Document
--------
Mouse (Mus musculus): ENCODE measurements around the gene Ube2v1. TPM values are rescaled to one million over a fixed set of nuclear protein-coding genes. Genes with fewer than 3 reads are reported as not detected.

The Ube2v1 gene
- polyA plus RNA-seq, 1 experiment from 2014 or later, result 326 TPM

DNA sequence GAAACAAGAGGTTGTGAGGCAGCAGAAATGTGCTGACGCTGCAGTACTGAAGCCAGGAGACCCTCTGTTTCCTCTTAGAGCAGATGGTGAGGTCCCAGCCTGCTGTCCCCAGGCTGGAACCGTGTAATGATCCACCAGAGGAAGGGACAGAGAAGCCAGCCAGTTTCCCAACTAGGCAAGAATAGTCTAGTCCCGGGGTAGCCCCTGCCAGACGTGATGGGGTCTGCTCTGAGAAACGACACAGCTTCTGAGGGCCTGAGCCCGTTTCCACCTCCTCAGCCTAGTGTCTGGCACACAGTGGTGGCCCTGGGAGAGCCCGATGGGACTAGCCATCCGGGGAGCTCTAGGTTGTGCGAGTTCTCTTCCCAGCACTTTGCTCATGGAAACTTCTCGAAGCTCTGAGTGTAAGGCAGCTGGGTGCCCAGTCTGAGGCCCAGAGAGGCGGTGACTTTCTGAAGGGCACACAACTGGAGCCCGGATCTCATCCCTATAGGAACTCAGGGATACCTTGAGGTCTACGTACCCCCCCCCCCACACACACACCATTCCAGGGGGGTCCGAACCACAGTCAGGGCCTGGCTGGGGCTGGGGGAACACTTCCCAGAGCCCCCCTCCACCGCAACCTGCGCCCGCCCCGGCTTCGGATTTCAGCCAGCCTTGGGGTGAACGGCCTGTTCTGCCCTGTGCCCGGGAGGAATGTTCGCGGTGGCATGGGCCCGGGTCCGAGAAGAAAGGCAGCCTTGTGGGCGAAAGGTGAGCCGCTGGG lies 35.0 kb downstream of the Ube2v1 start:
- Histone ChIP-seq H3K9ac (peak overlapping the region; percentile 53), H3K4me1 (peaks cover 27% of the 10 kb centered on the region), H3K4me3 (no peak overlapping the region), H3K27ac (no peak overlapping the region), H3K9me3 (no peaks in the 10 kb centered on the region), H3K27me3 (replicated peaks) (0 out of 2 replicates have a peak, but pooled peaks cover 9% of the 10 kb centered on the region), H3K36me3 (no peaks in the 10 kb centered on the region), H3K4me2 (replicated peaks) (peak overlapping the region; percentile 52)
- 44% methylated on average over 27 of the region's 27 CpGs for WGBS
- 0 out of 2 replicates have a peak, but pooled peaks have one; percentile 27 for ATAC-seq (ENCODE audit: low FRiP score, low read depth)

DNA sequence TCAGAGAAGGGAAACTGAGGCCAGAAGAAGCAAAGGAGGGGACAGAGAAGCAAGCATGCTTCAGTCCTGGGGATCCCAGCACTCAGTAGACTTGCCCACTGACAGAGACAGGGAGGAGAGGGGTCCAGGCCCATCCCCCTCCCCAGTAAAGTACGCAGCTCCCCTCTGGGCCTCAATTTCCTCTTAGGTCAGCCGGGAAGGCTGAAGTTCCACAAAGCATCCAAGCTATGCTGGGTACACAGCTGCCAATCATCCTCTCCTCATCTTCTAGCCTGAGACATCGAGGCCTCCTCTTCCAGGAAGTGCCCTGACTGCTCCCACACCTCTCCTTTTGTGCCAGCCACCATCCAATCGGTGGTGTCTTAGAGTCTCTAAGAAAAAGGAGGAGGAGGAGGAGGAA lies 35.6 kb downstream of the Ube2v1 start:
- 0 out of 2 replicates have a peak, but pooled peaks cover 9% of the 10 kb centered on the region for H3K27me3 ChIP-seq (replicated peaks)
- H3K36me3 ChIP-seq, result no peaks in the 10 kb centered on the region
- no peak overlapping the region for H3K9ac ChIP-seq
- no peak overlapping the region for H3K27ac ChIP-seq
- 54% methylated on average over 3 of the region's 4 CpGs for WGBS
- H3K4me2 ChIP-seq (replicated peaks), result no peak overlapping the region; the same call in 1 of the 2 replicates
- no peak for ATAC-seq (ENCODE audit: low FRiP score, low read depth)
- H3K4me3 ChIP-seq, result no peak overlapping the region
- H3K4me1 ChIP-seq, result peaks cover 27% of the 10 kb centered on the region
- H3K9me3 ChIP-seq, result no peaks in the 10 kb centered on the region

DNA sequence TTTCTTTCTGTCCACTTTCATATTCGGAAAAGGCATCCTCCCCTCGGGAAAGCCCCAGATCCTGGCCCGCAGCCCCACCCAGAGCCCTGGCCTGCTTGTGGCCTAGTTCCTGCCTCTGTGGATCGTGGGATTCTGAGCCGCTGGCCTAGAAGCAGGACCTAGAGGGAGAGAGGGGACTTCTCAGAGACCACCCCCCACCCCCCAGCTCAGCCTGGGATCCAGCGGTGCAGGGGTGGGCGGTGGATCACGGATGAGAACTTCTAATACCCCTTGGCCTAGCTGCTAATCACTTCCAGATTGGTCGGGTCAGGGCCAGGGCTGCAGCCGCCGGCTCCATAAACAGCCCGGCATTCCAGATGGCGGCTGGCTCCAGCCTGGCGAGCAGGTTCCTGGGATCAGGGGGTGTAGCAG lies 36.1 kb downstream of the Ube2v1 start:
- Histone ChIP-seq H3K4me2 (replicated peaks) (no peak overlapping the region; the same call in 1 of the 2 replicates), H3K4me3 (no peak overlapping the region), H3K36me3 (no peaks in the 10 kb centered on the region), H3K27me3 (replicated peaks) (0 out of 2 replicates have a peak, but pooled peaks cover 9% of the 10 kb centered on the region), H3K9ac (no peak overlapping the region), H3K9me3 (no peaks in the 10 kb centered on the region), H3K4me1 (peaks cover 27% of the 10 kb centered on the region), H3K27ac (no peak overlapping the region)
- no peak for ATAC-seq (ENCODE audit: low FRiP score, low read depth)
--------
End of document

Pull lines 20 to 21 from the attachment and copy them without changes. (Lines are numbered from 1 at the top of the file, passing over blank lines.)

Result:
- Histone ChIP-seq H3K4me2 (replicated peaks) (no peak overlapping the region; the same call in 1 of the 2 replicates), H3K4me3 (no peak overlapping the region), H3K36me3 (no peaks in the 10 kb centered on the region), H3K27me3 (replicated peaks) (0 out of 2 replicates have a peak, but pooled peaks cover 9% of the 10 kb centered on the region), H3K9ac (no peak overlapping the region), H3K9me3 (no peaks in the 10 kb centered on the region), H3K4me1 (peaks cover 27% of the 10 kb centered on the region), H3K27ac (no peak overlapping the region)
- no peak for ATAC-seq (ENCODE audit: low FRiP score, low read depth)